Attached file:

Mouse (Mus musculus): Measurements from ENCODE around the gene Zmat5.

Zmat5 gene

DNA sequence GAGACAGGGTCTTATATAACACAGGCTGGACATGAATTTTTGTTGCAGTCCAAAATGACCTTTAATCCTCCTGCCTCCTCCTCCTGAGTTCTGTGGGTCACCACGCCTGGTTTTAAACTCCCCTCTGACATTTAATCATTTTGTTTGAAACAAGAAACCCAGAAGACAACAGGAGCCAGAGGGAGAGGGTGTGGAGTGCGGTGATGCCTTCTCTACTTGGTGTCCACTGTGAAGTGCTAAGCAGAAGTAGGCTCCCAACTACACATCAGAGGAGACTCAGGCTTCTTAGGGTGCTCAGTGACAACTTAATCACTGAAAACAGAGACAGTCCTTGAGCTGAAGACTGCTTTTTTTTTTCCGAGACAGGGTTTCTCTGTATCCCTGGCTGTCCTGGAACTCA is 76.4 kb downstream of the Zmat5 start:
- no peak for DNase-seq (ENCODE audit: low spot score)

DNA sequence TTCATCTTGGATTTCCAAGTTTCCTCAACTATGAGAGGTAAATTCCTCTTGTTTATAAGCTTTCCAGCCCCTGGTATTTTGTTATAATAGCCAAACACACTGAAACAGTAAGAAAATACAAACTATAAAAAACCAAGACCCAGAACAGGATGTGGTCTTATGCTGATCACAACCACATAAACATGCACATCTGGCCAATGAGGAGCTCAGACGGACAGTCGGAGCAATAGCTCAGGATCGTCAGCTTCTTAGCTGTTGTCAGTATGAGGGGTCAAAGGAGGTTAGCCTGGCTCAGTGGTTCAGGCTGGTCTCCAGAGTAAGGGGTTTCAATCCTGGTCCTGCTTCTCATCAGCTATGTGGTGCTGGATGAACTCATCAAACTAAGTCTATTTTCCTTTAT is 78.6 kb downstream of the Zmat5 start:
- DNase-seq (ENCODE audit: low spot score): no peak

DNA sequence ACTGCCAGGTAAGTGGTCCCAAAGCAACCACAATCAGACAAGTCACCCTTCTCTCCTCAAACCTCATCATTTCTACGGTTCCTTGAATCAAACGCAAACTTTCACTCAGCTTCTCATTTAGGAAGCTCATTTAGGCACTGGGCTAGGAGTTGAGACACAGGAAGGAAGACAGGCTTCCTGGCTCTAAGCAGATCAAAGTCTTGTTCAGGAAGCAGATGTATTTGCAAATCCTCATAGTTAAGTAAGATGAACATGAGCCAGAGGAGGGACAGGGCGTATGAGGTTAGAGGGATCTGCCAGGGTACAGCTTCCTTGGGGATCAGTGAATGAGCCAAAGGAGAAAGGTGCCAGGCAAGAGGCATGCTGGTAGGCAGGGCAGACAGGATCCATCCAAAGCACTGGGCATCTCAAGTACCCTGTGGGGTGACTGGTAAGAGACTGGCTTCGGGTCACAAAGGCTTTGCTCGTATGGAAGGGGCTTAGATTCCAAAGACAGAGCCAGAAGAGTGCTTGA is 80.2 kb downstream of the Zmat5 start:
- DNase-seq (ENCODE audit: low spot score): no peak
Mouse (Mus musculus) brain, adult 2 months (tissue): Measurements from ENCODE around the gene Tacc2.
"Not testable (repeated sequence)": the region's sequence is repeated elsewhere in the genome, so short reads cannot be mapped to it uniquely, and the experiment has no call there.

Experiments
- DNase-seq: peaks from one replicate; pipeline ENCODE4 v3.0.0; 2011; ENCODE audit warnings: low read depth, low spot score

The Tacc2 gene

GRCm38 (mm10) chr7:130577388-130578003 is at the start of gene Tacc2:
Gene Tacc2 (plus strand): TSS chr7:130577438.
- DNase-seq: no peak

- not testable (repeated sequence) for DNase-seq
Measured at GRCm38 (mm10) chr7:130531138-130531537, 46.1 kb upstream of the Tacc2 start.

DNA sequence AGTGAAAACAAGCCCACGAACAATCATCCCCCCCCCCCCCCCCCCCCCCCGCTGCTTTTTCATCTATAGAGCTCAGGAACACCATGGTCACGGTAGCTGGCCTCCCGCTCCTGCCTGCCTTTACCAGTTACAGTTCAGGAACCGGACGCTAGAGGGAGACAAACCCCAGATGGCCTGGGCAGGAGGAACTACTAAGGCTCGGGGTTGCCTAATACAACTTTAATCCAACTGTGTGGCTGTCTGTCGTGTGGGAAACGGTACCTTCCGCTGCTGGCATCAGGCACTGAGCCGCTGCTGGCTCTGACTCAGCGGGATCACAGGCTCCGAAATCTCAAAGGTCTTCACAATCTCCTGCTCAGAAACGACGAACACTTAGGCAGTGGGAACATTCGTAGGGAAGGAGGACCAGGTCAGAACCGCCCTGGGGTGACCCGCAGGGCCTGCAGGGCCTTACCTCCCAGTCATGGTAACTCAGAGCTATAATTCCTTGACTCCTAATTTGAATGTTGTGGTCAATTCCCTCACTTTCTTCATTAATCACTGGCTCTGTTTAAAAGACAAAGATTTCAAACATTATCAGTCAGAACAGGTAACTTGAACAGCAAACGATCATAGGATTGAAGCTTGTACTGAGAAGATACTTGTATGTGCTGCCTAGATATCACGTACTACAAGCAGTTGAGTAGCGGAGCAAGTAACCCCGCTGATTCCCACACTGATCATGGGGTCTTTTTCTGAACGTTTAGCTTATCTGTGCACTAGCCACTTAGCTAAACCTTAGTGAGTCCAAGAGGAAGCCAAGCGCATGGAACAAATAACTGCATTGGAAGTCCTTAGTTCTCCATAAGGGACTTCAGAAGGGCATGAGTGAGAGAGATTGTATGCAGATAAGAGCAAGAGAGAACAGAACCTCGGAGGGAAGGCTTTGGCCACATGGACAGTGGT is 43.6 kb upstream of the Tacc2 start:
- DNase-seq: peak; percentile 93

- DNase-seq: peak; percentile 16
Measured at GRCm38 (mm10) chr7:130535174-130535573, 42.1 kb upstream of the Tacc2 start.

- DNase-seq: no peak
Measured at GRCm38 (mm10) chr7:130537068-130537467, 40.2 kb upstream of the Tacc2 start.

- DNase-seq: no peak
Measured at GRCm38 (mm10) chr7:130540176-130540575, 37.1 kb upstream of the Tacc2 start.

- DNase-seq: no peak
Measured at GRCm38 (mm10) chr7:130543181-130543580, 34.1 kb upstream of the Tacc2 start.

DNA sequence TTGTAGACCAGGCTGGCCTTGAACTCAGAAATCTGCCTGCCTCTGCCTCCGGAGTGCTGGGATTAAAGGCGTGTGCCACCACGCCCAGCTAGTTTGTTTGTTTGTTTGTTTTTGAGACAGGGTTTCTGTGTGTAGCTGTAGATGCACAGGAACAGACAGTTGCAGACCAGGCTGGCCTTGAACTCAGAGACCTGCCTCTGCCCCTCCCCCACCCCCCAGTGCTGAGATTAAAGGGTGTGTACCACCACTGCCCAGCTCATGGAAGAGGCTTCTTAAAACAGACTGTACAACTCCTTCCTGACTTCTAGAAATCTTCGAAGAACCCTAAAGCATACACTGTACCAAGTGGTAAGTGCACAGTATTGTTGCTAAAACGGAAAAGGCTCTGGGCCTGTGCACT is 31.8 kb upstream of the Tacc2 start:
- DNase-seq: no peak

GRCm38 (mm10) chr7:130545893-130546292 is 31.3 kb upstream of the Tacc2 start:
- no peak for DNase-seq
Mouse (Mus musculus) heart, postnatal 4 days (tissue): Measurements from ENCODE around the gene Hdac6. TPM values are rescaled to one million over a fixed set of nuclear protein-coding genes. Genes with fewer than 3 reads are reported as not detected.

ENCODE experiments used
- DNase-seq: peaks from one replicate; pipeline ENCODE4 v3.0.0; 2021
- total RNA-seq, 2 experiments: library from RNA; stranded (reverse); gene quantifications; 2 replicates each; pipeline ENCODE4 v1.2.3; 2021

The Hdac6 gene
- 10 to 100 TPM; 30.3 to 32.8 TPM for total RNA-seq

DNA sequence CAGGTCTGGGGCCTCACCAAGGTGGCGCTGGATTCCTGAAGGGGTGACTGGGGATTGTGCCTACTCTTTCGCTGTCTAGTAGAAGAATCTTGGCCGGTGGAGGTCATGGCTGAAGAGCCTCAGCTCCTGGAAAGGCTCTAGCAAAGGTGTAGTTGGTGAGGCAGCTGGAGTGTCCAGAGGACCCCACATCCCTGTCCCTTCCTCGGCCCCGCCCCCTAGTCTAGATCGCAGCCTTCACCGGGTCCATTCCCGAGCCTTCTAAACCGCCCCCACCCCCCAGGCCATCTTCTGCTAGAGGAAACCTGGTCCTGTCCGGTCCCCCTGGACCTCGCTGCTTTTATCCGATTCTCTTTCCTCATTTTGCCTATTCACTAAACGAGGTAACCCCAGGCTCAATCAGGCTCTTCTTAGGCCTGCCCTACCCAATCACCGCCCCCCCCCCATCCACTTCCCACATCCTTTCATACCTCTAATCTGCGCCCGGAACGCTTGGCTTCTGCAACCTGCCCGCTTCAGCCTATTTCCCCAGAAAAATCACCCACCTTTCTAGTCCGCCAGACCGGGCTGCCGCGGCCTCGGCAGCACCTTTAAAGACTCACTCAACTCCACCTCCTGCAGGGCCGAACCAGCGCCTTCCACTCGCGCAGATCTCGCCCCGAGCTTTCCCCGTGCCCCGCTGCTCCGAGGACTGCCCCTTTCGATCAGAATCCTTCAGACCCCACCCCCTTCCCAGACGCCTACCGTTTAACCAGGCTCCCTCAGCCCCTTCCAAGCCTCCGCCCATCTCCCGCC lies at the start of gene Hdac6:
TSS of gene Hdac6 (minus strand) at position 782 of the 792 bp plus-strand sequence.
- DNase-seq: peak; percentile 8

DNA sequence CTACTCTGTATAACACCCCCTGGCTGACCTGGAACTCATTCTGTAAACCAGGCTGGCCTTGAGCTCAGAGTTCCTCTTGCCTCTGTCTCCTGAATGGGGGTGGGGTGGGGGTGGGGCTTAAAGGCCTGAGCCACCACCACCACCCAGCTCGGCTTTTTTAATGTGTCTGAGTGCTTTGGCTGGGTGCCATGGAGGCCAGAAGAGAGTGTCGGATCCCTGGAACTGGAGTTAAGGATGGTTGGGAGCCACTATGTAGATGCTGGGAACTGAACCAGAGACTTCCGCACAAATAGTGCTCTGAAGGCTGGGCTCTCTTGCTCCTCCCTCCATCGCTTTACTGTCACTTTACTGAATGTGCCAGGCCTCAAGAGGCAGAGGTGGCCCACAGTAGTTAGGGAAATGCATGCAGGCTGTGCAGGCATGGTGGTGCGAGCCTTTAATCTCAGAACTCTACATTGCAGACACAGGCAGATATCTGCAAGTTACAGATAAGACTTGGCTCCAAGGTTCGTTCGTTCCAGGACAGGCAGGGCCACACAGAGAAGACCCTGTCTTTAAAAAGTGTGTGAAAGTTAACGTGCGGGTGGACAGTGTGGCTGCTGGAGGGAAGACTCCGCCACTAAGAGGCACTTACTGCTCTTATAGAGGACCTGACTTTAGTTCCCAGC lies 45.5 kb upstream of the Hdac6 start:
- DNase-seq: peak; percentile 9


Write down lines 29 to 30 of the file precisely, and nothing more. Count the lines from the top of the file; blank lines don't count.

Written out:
DNA sequence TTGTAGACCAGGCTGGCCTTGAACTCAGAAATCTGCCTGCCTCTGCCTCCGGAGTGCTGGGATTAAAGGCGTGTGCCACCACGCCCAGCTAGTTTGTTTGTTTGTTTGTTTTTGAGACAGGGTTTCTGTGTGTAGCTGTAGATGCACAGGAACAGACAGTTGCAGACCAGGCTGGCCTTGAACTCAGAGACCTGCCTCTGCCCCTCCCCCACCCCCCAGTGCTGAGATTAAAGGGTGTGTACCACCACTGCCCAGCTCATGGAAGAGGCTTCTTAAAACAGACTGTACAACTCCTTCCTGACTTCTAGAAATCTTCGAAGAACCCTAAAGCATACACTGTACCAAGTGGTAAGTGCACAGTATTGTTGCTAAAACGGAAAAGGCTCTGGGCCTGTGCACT is 31.8 kb upstream of the Tacc2 start:
- DNase-seq: no peak